The Cardinal Rules of Cocktail-Mixing
There comes a time in everyone’s life when they decide they want to make a better cocktail than whatever they used to drink in college. But besides upgrading from a red plastic cup to, you know, glassware, most folks are a little lost on where to start. Fortunately, cocktail pro Karl Steuck had some sage wisdom for anyone looking to step up how they put together a drink, whether that’s better ice, fresher ingredients, or sparkling water that pulls double duty.
Experiment with syrups
People avoid making their own flavored simple syrups because it sounds like a culinary undertaking — but it’s easier to pull off than making mac ’n cheese. “Once you make your own flavored syrup once or twice, it’s like, holy moly, you just opened a huge gate to your cocktails,” Steuck says. “I do equal parts organic cane sugar to water. You put that in your pot, and you can add anything you want. I’ll put cloves, star anise, and cinnamon for fall flavors. Put that on high heat, cover it, and boil, then 30 minutes on low heat so it doesn’t caramelize. It’s so easy, and your house is going to smell delicious.”
Once your syrup is made, it’ll last two to three weeks in your fridge, and you can use it to do anything from make your coffee more interesting to create flavored Old Fashioneds. “If I’m making a tequila Old Fashioned, why would I use agave when I can make a vanilla-cardamom syrup?” Steuck asks. “The syrup is there to complement the other flavors, whether it be the alcohol, the juice, or the flavored sparkling water. Everything has rhyme or reason.”
Pick a better sparkling water
There’s only so much room in your glass; don’t spend that real estate on something that doesn’t contribute to the flavor of your cocktail. Steuck recommends AHA Sparkling Water, since each can has two bold, unique flavors — think peach and honey, strawberry and cucumber, blueberry and pomegranate — and gives him a wider range of cocktail profiles to experiment with. “I think AHA adds a nice backbone of flavor to your drink,” Steuck says. “Whether you’re a vodka soda drinker or a whiskey soda drinker, something like the Strawberry + Cucumber is going to add this beautiful backdrop. [AHA] uses those yin and yang flavors that go so well together. Everything in the glass can be used to highlight the AHA.”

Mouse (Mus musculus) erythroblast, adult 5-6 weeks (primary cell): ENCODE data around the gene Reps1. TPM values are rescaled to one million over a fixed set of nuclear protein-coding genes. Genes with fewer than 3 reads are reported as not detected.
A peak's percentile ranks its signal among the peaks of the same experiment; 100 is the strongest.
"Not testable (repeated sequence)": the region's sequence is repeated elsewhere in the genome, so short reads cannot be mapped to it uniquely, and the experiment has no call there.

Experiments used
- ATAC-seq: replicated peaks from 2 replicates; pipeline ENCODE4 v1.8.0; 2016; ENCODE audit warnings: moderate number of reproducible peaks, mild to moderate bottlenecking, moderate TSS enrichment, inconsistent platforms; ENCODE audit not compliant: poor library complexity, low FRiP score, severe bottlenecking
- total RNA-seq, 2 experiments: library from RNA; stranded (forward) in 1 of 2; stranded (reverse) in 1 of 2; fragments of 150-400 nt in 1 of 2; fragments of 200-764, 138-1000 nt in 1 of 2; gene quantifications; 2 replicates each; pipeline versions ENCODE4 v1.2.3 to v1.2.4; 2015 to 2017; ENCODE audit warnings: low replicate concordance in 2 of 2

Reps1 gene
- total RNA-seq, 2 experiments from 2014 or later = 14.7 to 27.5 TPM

Get the nice ice
Not all ice is created equal, and that’s especially true when you look at the ice that comes out of your freezer’s ice machine versus the ice at a good watering hole. Sure, you can go the extreme route and buy a mini cooler dedicated to freezing big blocks of ice to carve yourself, but a simple, big-cube silicone mold will do you just fine. “If you have the capability to get nice ice, it really helps the drink,” Steuck says. “They melt at a slower pace, so your drink is gonna stay colder longer without dilution.”
While the big cubes are great for things like Old Fashioneds, crushed ice works great for your highballs and effervescent drinks. “I’ll put ice in a shaker and crush it with a muddler,” Steuck says. “But you can also get a [cloth] bag, put your ice in that, and crush it with a hammer. The tin’s great; the hammer’s three times easier.”
Always go with fresh produce
Yes, there are plenty of bottled mixers you can buy at the grocery store. But it’s just as easy to go over to the fresh-foods section and get yourself a bag of limes, or a bunch of basil or mint, and actually taste the difference. “I like to try to drink as clean as I can; it’s a reflection of how I treat my body,” Steuck says. “I like using the freshest things available to me because they taste better, they’re better for you, and they use less sugar. It’s really an opportunity to highlight the flavors in the proper way.
“That was the point of using AHA in my drinks,” he adds. “It doesn’t have added sugars, so if you can get that freshness, why wouldn’t you?”
Lastly, Steuck says to be true to your taste. Don’t order Scotch if you just want a vodka soda (with AHA, obviously); go fruity if that’s the mood you’re in. “It’s about finding your own voice and how you like cocktails,” he says. “Drink what you like and highlight those flavors. And if you mess a cocktail up, practice will only make you better.”
If you’re looking for more cocktail-upgrade ideas, Steuck whipped up 10 recipes you can try at home right here.